His black cable jumper is a handknit, probably crafted by one of the Debs. I picture myself knitting a scarf to match. When I learn to knit. My mother tried her best to instil in me all the womanly virtues. Tried is the operative word.
That’s Him.’ I whisper to a dishevelled Beth who bags a Penguin for an Executive type.
She senses the capitals and looks up. He’s spotted me and heads in our direction.
The leathers, the helmet, the pale complexion, all serve as a barrier. Suits part automatically on either side of him like sparrows before a peacock.
‘Mmn,’ says Beth. Leave him to me in your will.’
Only if I die next week. Art’s not long on commitment.’
She eyes me curiously. ‘Then why bother?’
Because I’m a masochist.’ Art doesn’t’ fit into my girlish notions of romance. I’d always thought that love was a matter of choosing. I hadn’t understood that it could choose you.
I try to straighten my hair, my blouse, my skirt, at the same time.
Beth has what Mills and Boon would describe as raven hair, jade green eyes and an unfair advantage. Like Maggie, she has prepared blueprints for her life. Why is everyone but me in control of their destiny?
‘Art?’ An inauspicious beginning. Not the scintillating opening I had practiced at four this morning. I want to get laid Art. I’m ready to join the grown up world.’
My palms are sweating, my mouth is dry. I lean against the Crime Fiction to keep myself vertical. ‘Slumming?’
‘Come to take you to lunch.’ His face is an inch away from mine. I can smell a mixture of Brut and incense.
‘Can’t,’ I say, trying not to hyperventilate. ‘Not till two o’clock.’ Hell, I thought, I don’t want to be is teacher. I had an apprenticeship in mind.
I introduce him to Berth, and he produces his ‘I’m bookmarking you for further reference’ smile. His mouth curves upwards under a fleshy nose and does something drastic to my insides. Even though I know he’s sizing her up as the next Deb, my heart does a two-step in double-time,
‘You can cover for Annie, can’t you? Only I’ve brought chicken and champagne.’
‘I thought we’d go to the beach and celebrate my new job.’ Beth nods her assent and turns to serve a Twin-Set who has bought a Jaqueline Susanne novel.
I point to Mr Martin who had just come back from his two-hour lunch. That’s the manager. He’s the one to ask, not Beth, and I’m not going to ask him for an extended lunch or he’ll give me a permanent leave of absence.’ Arthur turns his charms on Mr Martin.
We lie spoon fashion on Art’s red and green tartan rug; an island surrounded by debris; the protective shadow of a bluestone wall and the uneven rhythm of the pounding waves.
The conversation is desultory, the weather indifferent. Art and his jacket protect me from a brisk wind. After playing peek-a-boo behind the clouds all afternoon, the pallid spring sunshine calls it a day.
Art and the champagne are a heady mixture. The affect me like one of Maggie’s tokes and the combination is equally addictive.
I’ve stayed too long at the fair. But I can’t summon the energy necessary to worry about facing Mr. Martin. As Ethel the Octogenarian and Art would have put it. ‘Tomorrow is another day.’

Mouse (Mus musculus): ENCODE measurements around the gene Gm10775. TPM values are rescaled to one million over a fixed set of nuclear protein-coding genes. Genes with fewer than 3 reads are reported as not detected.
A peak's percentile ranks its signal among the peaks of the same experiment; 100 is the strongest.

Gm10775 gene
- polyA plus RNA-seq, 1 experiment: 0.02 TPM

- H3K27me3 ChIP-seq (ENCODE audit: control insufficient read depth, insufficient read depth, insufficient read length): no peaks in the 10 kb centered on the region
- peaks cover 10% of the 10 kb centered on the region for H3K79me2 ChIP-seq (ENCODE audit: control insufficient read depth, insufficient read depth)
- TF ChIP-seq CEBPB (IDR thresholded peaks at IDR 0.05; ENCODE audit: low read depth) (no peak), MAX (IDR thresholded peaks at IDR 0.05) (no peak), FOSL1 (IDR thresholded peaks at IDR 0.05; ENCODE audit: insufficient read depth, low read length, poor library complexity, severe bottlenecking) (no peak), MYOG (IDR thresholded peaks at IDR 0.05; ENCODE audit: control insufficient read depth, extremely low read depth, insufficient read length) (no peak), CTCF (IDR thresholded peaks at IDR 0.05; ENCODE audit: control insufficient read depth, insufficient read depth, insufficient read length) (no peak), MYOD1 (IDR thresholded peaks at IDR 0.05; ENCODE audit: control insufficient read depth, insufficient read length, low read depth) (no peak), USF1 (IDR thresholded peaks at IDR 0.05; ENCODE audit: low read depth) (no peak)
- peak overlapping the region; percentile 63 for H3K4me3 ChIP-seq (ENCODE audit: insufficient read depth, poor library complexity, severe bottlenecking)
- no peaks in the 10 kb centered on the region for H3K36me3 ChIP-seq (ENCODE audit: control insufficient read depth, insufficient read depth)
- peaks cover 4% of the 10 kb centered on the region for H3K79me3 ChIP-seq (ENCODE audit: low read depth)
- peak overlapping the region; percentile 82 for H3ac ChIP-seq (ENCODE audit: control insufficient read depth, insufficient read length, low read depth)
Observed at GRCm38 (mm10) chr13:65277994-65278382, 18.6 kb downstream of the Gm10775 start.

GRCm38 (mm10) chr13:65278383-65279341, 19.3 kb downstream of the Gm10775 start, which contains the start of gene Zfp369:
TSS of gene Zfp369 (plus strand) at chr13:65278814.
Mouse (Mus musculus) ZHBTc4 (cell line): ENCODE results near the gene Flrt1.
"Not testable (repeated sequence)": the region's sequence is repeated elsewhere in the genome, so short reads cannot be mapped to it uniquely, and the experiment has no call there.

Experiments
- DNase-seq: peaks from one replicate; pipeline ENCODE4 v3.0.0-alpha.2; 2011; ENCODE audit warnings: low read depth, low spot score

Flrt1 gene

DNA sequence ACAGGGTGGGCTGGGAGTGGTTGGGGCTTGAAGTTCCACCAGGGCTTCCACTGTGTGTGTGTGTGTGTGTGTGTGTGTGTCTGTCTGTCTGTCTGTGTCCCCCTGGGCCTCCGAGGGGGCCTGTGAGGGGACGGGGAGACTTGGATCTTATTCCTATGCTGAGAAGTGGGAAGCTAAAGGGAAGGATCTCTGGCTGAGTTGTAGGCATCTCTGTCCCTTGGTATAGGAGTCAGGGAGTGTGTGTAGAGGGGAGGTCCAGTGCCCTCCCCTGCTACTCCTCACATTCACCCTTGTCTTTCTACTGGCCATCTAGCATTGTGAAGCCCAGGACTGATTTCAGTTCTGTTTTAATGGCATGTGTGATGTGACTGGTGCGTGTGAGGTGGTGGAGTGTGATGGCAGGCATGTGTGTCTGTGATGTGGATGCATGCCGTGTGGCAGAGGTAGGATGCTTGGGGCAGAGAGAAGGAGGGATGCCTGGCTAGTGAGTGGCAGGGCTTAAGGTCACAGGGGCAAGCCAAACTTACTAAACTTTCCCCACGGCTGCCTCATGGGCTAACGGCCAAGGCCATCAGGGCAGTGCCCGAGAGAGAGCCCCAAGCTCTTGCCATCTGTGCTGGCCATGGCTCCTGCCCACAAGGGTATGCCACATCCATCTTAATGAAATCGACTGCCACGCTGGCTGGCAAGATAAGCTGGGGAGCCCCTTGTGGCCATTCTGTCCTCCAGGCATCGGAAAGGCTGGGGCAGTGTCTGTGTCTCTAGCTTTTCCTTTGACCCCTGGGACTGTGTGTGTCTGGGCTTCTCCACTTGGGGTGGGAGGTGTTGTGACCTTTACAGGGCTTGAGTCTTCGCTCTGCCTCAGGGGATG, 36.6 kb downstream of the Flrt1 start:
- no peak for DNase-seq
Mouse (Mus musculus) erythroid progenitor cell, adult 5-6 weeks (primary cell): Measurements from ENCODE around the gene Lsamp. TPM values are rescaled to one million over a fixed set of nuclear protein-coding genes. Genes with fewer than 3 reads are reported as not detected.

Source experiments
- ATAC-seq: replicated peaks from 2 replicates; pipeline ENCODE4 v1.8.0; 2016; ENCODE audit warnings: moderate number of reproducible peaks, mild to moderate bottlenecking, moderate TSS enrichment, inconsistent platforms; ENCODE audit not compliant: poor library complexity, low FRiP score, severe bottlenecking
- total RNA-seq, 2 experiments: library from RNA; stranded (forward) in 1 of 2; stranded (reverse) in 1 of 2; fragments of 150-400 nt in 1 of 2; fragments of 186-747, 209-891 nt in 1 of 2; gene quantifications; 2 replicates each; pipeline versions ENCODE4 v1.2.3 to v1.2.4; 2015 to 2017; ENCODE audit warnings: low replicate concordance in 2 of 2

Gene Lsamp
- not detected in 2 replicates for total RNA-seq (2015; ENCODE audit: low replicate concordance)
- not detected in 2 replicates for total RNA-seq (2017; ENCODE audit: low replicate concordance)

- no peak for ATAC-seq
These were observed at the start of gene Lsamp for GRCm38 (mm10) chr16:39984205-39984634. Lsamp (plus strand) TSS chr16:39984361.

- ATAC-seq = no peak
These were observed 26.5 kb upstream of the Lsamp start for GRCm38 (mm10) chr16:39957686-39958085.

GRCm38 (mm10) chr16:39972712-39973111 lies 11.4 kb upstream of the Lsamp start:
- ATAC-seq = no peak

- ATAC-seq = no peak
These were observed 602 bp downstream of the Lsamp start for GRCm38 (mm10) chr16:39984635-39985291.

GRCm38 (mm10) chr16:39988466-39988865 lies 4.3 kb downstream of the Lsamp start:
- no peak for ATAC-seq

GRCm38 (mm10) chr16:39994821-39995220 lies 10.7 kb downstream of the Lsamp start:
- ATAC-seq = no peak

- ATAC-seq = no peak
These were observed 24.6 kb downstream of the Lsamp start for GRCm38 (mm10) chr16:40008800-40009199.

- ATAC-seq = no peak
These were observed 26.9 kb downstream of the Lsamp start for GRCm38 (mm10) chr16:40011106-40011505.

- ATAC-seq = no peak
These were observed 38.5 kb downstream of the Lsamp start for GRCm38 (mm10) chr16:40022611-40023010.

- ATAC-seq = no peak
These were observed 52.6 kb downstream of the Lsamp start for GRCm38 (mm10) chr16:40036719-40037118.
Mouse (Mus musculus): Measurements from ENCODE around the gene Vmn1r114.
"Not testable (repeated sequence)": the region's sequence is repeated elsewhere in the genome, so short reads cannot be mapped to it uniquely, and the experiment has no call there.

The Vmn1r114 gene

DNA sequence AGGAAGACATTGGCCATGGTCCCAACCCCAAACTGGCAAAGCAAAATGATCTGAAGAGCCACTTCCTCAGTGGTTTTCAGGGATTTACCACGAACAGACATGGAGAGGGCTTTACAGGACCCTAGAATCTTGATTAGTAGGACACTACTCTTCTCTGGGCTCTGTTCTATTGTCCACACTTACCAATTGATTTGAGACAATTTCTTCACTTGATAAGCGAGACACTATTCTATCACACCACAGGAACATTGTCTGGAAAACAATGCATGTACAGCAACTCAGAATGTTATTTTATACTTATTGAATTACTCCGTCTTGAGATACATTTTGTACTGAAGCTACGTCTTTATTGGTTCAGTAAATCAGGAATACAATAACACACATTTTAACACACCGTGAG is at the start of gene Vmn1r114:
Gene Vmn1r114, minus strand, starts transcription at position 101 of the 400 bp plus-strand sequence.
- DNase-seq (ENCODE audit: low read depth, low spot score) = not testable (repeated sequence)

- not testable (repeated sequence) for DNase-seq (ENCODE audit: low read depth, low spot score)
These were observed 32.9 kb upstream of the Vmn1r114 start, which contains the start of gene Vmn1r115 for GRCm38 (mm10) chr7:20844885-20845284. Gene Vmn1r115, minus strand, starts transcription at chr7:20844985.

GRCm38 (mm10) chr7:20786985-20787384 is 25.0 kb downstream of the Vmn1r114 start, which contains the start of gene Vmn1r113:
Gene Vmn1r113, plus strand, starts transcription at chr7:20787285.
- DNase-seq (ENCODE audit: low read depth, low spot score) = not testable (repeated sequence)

The two: Art and Mr Martin played the two men together game. The mere woman stood deferentially by, unacknowledged and superfluous. Art called him sir, managing to look up at the diminutive Mr Marin from a six foot altitude.
‘I’m Annie’s brother, sir. Just passing through.’ He brushed stands of hair form his face and smiled. I thought I’d catch her up on family news before I went back home. His baby blues widened. His head cocked to one side, waiting respectfully for the pronouncement from on high.
‘Don’t worry about the clock watcher; I fixed it, didn’t I?’ The muffled words bury themselves in my neck. I remember the fate of the previous Debs and nod.
He discusses his new job in between bites. A residency at Lena’s in Carlton. Art fancies himself a singer songwriter. I know the place. It’s a hangout for Melbourne Uni students. Every table sports the obligatory Chianti bottle and wax candles. The Greasy Spoon’s alternative to ambience. The food is mediocre and the waiters are students.
That’s who I want to offer my lyrics to’ he answers, deftly unhooking my bra. I hardly feel the breeze. “It’s too late for the Clock-Watchers and the Suits. The establishment is dead: long live the new order .And they’d better get out of our way’ he adds, paraphrasing Dylan. Arthur positions himself strategically.
Scavengers cautiously make off with our chicken bones, while Art confidently makes off with my virginity. The gritty texture of the blue stone wall belonging to South Pacific sandpapers my skin.
Eight year old Annie is at the beach on the school holidays. She plungers into the water, crawling through a hole under the wire netting hidden from sight below the water line to get to the more prestigious South Pacific. It’s the same as the rest of the beach only walled off, so human nature being what it is makes it exclusive. A shilling is a whole week’s pocket money to 8 year old Annie.
She’s disappointed that the much touted private beach is as dirty and ordinary as the rest of the seashore. She crawls back through the hole in the wall, tugging at the bathers that constantly ride up and staring curiously at the ludicrous acrobatics of the couple only a few feet and a decade away.
The blood pounding in my head murmurs cryptic messages. I’m one of Maggie’s Neanderthals; just another Deb being casually taken on a sandy seashore.
They won’t respect you in the morning, cries my mother.
The gulls, the coloured yachts heading for harbour in the twilight and eight year old Annie are impassive witnesses as I wrap my arms and legs around Art for warmth.
‘I’m starving’, where have you been?’
‘Fine thanks, Maggie.’ If she’s learned to cook the secret will be buried with Maggie who plans to hire a personal chef when she’s rich. Money means power she says, citing her mother as a prime example of powerelessnes.
‘Daddy earns the money and mum dances to his tune. And a merry jig it is’ she adds sardonically. ‘No one is going to have that sort of power over me.’
The eternal textbooks, notes and ashes litter the table. I grab the overflowing ashtray and head for the kitchen.
‘You smell like a pub at closing time,’ she persists following me. ‘What have you been up to Annie Girl?’
I handed her the emptied ashtray and head for the bathroom. ‘Chicken and Champagne with Art.’ I lock the bathroom door. The cross examination can wait.
Hot water scours my body, but my mind is in a turmoil. I lather up my washrag and scrub parts that Art’s hands had so recently explored. The spreading hot pink flush isn’t only from the water.
He’d dropped me off at the flat, and as I wondered what the etiquette was after a screw. What did you talk about, did you discuss it? Should I have said it was wonderful – it wasn’t. The anticipation is agony, the act is meaningless. My agonising was for nothing.
Later,’ he called and roared down the street like arsonist fleeing the scene of his disaster.
The interrogation continued as I cooked dinner.